Wreccan wifes ged [The Wife's Lament; The Wife's Complaint]
|Traduzione inglese moderna di Richard Hamer (2002)|
|THE WIFE’S LAMENT|
I draw these words from deep wells of wild grief,
care-worn, unutterably sad.
I can recount woes I've borne since birth,
present and past, till I was driven mad.
I have won, from my exile-paths, only pain
here on earth.
First, my lord forsook his kin-folk, left,
crossed the seas' wide expanse, abandoning our tribe.
Since then, I've known only misery ...
wrenching dawn-griefs, despair in wild tides;
where, oh where can he be?
Then I, too, left—a lonely, lordless refugee,
full of unaccountable desires!
But the man's kinsmen schemed secretly
to estrange us, divide us, keep us apart, divorced from hope,
unable to touch, and my heart broke ...
Then my lord spoke:
"Take up residence here."
I had few acquaintances in this alien region, none close.
I was penniless, friendless;
Christ, I felt lost!
I thought I had found a well-matched man—one meant for me,
but unfortunately he
was ill-starred and blind,
with a devious mind,
full of murderous intentions,
plotting some crime!
Before God we
vowed never to part, not till kingdom come, never!
But now that's all changed, forever—
our marriage is done, severed.
So now I must hear, far and near,
contempt for my husband.
Then other men bade me, "Go, live in repentance in the sacred grove,
beneath the great oak trees, in a grotto, alone."
Now in this ancient earth-cave I am lost and oppressed—
the valleys are dark, the hills strange, wild, immense,
and this cruel-briared enclosure—an arid abode!
Now the injustice assails me—my lord's absence!
Elsewhere on earth lovers share the same bed
while I pass through life dead,
in this dark abscess where I wilt in the heat, unable to rest
or forget the sorrows of my life's hard lot.
A young woman must always be
stern, hard-of-heart, unmoved, full of belief,
enduring breast-cares, suppressing her own feelings.
She must appear cheerful
even in a tumult of grief.
Now, like a criminal exiled to a far-off land,
moaning beneath insurmountable cliffs,
my weary-minded love, drenched by wild storms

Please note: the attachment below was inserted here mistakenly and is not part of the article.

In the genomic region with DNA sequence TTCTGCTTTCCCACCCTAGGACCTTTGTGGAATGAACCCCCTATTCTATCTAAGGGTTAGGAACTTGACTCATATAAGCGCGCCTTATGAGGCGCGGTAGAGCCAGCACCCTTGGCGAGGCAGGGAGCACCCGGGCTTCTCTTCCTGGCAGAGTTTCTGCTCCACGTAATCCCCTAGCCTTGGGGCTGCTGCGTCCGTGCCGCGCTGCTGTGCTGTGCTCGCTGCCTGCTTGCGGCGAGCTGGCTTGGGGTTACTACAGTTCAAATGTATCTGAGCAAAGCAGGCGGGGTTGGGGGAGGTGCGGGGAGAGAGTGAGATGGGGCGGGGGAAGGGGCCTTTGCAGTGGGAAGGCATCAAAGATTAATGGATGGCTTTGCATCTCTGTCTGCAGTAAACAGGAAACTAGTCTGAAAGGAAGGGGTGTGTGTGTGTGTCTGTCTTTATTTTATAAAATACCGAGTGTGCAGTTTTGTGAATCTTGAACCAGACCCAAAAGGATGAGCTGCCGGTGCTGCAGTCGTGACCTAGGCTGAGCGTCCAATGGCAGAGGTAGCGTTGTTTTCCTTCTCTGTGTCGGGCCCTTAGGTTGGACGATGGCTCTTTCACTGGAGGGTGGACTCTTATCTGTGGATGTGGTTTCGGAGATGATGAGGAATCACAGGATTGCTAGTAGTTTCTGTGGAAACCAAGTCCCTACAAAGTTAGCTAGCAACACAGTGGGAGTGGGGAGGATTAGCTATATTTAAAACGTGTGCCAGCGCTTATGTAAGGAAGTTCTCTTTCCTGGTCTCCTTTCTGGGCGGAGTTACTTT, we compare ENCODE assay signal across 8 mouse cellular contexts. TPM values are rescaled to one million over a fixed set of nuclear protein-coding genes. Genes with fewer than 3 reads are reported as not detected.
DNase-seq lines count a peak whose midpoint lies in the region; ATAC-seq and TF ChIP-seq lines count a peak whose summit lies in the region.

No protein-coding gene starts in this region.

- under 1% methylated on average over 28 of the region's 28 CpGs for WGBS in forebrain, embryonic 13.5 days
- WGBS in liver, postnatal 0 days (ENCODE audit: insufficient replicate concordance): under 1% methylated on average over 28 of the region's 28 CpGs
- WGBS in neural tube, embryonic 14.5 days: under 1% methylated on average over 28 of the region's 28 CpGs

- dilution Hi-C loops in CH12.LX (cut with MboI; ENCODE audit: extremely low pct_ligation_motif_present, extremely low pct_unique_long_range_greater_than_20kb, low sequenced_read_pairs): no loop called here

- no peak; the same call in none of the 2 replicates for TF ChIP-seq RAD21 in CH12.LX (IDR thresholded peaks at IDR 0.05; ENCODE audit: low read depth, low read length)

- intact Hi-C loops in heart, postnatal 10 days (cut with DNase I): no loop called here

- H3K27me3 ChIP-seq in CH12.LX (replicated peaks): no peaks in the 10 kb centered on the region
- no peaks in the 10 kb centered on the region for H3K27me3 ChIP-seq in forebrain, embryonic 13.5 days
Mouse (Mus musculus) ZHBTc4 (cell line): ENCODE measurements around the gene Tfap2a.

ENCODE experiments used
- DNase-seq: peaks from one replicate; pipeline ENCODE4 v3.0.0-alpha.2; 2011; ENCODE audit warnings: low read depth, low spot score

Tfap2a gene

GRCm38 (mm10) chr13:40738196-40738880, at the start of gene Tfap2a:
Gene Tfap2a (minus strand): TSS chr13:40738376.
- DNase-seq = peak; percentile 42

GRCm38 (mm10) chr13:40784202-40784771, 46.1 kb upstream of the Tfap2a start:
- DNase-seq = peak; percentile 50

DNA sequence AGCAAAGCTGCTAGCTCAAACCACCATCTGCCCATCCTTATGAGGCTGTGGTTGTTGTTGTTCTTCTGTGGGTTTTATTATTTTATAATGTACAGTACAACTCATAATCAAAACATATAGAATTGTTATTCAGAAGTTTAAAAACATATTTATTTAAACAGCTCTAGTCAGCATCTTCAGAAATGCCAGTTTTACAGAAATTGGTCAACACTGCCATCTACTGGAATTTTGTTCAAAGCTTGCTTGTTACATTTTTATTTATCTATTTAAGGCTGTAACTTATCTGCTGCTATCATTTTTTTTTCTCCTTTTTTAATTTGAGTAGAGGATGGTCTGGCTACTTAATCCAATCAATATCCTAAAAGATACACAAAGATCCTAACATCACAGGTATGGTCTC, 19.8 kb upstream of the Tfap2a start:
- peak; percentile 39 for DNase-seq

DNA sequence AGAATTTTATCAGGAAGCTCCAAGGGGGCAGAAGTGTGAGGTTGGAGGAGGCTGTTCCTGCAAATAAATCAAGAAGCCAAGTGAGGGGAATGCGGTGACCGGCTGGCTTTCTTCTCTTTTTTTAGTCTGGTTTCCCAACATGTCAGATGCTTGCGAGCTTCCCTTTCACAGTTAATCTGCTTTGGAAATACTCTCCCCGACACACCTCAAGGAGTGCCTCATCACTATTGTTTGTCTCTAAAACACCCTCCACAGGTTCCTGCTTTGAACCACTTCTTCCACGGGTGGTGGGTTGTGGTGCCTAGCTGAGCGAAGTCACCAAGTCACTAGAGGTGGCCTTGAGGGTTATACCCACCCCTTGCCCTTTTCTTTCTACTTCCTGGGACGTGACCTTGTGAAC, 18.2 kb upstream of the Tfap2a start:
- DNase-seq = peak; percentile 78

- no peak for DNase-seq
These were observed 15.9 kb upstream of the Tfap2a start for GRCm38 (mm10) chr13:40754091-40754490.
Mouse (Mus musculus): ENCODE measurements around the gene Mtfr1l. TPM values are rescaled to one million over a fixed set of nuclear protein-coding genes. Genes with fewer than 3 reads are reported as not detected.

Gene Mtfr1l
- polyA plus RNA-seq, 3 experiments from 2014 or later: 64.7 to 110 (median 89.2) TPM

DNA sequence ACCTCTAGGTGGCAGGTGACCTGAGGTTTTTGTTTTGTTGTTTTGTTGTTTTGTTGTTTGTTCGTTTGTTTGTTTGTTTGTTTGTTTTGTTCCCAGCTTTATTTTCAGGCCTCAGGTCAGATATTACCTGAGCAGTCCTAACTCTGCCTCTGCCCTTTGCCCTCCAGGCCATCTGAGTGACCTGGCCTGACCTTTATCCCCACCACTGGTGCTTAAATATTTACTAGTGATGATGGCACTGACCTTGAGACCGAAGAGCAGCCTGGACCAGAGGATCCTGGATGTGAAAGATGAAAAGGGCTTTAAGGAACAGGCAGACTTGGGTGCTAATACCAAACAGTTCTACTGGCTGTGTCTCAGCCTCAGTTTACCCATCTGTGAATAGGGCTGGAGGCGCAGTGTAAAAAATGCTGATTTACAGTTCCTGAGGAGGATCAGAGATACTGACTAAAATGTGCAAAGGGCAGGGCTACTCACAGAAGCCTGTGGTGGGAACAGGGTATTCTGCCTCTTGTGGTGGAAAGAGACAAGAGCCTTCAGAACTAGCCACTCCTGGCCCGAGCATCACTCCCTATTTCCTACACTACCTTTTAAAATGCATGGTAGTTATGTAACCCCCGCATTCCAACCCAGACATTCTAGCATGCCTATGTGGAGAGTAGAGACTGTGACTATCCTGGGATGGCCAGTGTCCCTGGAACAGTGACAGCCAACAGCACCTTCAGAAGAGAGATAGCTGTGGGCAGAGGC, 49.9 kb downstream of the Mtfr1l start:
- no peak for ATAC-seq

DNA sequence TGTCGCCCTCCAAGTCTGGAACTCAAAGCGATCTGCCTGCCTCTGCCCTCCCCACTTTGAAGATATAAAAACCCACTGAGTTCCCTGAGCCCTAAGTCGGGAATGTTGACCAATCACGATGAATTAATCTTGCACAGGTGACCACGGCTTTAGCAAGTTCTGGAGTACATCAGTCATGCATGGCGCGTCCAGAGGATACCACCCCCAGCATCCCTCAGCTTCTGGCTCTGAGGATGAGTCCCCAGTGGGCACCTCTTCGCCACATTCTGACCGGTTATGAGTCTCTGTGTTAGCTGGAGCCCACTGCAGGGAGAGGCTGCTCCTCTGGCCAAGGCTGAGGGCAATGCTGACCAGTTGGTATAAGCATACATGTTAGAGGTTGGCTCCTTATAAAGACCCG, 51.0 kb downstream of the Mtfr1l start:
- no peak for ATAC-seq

and caught in the clutches of anguish, mourns,
reminded constantly of our former happiness.
Woe be it to them who abide in longing.
|THE WIFE'S LAMENT|
I sing this song about myself, full sad,
My own distress, and tell what hardships I
Have had to suffer since I first grew up,
Present and past, but never more than now;
I ever suffered grief through banishment.
For since my lord departed from this people
Over the sea, each dawn have I had care
Wondering where my lord may be on land.
When I set off to join and serve my lord,
A friendless exile in my sorry plight,
My husband's kinsmen plotted secretly
How they might separate us from each other
That we might live in wretchedness apart
Most widely in the world: and my heart longed.
In the first place my lord had ordered me
To take up my abode here, though I had
Among these people few dear loyal friends;
Therefore my heart is sad. Then had I found
A fitting man, but one ill-starred, distressed,
Whose hiding heart was contemplating crime,
Though cheerful his demeanour. We had vowed
Full many a time that nought should come between us
But death alone, and nothing else at all.
All that has changed, and it is now as though
Our marriage and our love had never been,
And far or near forever I must suffer
The feud of my beloved husband dear.
So in this forest grove they made me dwell,
Under the oak-tree, in this earthy barrow.
Old is this earth-cave, all I do is yearn.
The dales are dark with high hills up above,
Sharp hedge surrounds it, overgrown with briars,
And joyless is the place. Full often here
The absence of my lord comes sharply to me.
Dear lovers in this world lie in their beds,
While I alone at crack of dawn must walk
Under the oak-tree round this earthy cave,
Where I must stay the length of summer days,
Where I may weep my banishment and all
My many hardships, for I never can
Contrive to set at rest my careworn heart,
Nor all the longing that this life has brought me.
A young man always must be serious,
And tough his character; likewise he should
Seem cheerful, even though his heart is sad
With multitude of cares. All earthly joy
Must come from his own self. Since my dear lord
Is outcast, far off in a distant land,
Frozen by storms beneath a stormy cliff
And dwelling in some desolate abode
Beside the sea, my weary-hearted lord
Must suffer pitiless anxiety.
And all too often he will call to mind
A happier dwelling. Grief must always be
For him who yearning longs for his beloved.